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Update On Texas
Advisory Committee On
Qualifications For Health
Care Translators And
September 2012
Mary Esther Diaz
Advisory Committee Chair
HB 233 Timeline
HB 233 (2009) Rep. Eddie Rodriguez
Creation of an advisory
committee to establish
qualifications for certain
health care translators and
Status: Passed. Effective 9/1/09
HB 233 (continued)
The Executive Commissioner of the Health and
Human Services Commission shall establish the
Advisory Committee on Qualifications for
Health Care Translators and Interpreters.
HB 233 (continued)
Committee responsibilities
Establish and recommend qualifications for
healthcare interpreters and translators, that
 Ability
to fluently interpret another
language into and out of English
 Practical experience as a translator or
Committee Responsibilities
The committee shall advise the commission on the
following for health care interpreters and
 Language proficiency required for certification
 Training requirements
 Standards of practice
 Requirements, content, and administration of
certification examinations
 Procedure for testing, qualifying, and certifying
 Reciprocity agreements with other states
Advisory Committee Members
Health care interpreter working with people who
have limited English proficiency
 Esther
Health care interpreter working with people who
are deaf or hard of hearing
 Zee
Health care practitioner
 Irma
Advisory Committee (continued)
Representatives of:
Professional translators and interpreters association
Leonard Sepeda, Dell Children’s Medical Center
Mental health services provider
Nancy Miller, Shoal Creek Hospital
Jacqueline Burandt, University Health System
Insurance industry
Gel Detrick, Scott & White Health Plan
Advisory Committee (continued)
Business entity that provides translators and
interpreters to health care providers
Organization that provides services to immigrants and
Gabriel Martin, Lamar University
Health care consumers with limited English proficiency
Fabio Torres, Catholic Charities of Fort Worth
Institution of higher education
Ryan Foley, MasterWord Services
Miguel Fuentes, Scott & White Memorial Hospital
Health care consumers who are deaf or hard of hearing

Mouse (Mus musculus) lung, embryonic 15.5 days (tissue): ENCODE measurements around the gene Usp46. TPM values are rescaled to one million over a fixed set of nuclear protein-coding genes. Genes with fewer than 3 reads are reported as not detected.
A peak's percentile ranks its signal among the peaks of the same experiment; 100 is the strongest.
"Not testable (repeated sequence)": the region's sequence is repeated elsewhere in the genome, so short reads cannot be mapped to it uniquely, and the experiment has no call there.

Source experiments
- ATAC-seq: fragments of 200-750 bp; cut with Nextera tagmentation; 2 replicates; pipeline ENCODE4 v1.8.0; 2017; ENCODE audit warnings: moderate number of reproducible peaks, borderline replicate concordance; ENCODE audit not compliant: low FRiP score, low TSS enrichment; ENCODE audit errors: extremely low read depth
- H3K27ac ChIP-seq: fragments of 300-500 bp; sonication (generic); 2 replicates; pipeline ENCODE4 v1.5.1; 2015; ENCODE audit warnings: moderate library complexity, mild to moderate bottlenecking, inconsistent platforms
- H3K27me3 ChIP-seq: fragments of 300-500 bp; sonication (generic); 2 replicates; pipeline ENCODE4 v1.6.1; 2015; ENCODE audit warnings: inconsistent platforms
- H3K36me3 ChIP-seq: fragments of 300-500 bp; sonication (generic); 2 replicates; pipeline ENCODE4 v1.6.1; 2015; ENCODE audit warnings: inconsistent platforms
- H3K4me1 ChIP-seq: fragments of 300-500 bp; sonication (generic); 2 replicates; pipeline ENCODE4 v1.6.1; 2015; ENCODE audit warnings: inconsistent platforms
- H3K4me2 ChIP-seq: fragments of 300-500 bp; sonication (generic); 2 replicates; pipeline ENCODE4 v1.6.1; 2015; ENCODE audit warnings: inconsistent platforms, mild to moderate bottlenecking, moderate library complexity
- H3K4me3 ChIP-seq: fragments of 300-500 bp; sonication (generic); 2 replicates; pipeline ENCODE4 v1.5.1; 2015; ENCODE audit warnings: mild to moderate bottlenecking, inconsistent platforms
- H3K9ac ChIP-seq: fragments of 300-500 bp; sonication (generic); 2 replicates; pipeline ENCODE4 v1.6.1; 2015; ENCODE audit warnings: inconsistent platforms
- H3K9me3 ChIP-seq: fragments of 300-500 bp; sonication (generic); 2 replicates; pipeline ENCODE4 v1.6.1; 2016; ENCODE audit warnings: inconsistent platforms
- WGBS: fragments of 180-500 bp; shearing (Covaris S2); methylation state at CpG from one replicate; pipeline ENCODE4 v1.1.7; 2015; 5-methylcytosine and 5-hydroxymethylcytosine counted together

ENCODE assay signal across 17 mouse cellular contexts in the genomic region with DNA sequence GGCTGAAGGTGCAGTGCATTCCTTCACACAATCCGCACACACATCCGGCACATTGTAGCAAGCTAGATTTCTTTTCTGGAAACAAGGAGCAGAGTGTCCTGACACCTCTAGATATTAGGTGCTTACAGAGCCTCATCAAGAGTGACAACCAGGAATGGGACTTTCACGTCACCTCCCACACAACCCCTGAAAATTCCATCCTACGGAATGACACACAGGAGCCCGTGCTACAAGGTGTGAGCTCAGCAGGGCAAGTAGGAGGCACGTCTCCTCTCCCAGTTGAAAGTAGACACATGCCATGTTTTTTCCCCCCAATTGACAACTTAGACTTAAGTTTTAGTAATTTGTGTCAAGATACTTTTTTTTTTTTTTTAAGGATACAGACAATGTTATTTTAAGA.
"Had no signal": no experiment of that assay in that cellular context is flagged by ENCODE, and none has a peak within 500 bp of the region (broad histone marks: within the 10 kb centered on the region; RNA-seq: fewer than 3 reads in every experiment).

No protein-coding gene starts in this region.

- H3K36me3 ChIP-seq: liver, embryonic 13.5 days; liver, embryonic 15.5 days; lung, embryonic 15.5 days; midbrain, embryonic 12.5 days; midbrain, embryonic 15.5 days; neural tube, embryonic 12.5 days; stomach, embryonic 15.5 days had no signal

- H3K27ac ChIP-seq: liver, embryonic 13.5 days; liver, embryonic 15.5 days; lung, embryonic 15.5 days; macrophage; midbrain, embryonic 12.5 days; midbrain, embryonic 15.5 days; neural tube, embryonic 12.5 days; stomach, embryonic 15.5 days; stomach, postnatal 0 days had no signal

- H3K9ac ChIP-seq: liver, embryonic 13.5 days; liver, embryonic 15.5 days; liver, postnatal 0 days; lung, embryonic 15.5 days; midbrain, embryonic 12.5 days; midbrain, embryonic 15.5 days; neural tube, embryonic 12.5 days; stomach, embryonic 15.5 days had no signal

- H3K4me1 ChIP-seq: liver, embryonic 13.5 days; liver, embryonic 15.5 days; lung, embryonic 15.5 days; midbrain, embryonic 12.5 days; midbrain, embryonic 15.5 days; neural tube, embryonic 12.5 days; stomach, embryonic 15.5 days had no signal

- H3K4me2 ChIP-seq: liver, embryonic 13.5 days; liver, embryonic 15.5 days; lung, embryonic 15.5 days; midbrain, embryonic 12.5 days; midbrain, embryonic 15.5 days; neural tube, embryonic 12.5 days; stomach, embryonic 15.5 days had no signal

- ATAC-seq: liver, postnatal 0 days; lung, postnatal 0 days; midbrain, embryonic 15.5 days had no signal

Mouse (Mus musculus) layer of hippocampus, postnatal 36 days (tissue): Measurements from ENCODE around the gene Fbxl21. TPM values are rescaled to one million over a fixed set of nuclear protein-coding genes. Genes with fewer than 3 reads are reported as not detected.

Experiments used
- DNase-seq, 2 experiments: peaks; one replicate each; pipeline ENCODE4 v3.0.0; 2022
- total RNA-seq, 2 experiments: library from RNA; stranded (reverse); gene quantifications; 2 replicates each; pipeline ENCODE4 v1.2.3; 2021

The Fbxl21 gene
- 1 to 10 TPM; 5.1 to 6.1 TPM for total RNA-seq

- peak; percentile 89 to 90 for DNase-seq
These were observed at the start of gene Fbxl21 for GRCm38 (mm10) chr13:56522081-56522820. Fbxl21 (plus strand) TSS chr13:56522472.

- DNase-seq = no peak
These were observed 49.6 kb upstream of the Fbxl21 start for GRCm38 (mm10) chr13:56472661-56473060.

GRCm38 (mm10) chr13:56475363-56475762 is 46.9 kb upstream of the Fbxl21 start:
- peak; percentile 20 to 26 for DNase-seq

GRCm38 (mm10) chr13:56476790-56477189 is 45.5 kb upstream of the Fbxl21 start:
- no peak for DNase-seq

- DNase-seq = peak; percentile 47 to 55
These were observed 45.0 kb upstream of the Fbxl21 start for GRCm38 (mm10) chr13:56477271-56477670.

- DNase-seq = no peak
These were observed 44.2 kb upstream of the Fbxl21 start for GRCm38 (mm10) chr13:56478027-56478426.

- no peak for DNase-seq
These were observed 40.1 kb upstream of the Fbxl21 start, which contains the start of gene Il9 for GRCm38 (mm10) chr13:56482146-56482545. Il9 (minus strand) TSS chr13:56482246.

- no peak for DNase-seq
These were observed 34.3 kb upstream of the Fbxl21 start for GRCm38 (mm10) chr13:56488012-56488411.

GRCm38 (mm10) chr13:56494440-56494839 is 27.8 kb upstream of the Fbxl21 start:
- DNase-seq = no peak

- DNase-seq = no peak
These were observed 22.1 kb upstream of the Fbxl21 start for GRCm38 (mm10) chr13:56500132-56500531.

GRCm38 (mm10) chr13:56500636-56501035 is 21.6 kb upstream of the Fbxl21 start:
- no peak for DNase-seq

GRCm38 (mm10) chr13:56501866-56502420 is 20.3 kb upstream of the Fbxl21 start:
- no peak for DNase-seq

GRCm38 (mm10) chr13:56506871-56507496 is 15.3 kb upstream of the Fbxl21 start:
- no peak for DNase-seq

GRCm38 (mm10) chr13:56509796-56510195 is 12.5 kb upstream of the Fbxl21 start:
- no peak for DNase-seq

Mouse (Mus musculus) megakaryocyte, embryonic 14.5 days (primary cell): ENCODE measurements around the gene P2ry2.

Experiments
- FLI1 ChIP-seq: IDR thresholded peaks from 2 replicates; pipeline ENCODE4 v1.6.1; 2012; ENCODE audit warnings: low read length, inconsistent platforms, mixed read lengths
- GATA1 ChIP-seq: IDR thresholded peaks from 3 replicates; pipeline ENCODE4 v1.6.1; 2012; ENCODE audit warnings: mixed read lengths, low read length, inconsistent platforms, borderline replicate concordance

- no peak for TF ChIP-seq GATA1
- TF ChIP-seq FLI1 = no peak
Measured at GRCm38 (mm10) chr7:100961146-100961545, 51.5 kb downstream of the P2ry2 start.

Detra Stewart, Community Axess Ability Group
Non-Voting Committee Members
Health and Human Services Commission
Department of Aging and Disability Services
Randi Turner
Department of Family and Protective Services
Jonathan Cole
Department of Assistive and Rehabilitative Services
Laura Jourdan
Michael Roberts
Department of State Health Services
Patricia Hosey
Coordinator, Health and Human Services Commission
Paula Traffas
Summary Recommendations to HHSC
Stop requiring patients to bring their own interpreter.
Use qualified interpreters instead of friends and family
members as interpreters. (Except for emergency situations
when no qualified interpreter is available in person, by phone, or
Require anyone who interprets on a regular basis in a
healthcare setting to receive training on the code of
ethics and standards of practice for healthcare
Establish a statewide registry of healthcare interpreters
through a governmental or nonprofit organization.
Obtaining Stakeholder Feedback
Recommendations distributed to stakeholders, in
advance, with copies of:
 Language Access and the Law – The Joint Commission
 Office Guide to Communicating with LEP Patients –
American Medical Association
 Approved: New and Revised Hospital Elements of
Performance to Improve Patient-Provider
Communication – The Joint Commission
American Medical Association
Refugee Services of Texas
Society of Health Care Risk Managers
Teaching Hospitals of Texas
Texas Association of Health Plans
Texas Association of the Deaf
Texas Council of Community MHMR Centers
Texas Hospital Association
Texas Latino Council of the Deaf and Hard of Hearing
Texas Medical Association
Texas Society of Interpreters for the Deaf
Stakeholder Feedback
Most stakeholders expressed concern about funding for
interpreter services.
All stakeholders supported recommendation #1
Several stakeholders supported #2, but opposed strict
prohibition of friend/family interpreters
Several stakeholders supported #3, but expressed
concern about paying for and tracking training of
Most stakeholders supported concept of a registry of
health care interpreters per recommendation #4
Some TSID members support “specialty” but not
additional certification
Revised Recommendations
Two sets of recommendations submitted: one for
foreign language interpreters, the other for sign
language interpreters.
Recommendations for sign language interpreters
take into account existing certification programs.
Recommendations for foreign language interpreters
do not, given the recency with which these have
become available.
Recommendation #2
Recommend an amendment to the applicable
statutes, including the Texas Health and Safety
Code, to limit the use of uncertified [and] or